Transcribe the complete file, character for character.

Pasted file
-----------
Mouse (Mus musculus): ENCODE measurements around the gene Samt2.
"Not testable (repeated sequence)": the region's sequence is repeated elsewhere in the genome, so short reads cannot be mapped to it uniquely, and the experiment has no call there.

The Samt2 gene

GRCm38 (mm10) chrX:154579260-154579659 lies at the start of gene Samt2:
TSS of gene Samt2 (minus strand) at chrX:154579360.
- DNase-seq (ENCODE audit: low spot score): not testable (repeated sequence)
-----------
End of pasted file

Mouse (Mus musculus): ENCODE measurements around the gene Samt2.
"Not testable (repeated sequence)": the region's sequence is repeated elsewhere in the genome, so short reads cannot be mapped to it uniquely, and the experiment has no call there.

The Samt2 gene

GRCm38 (mm10) chrX:154579260-154579659 lies at the start of gene Samt2:
TSS of gene Samt2 (minus strand) at chrX:154579360.
- DNase-seq (ENCODE audit: low spot score): not testable (repeated sequence)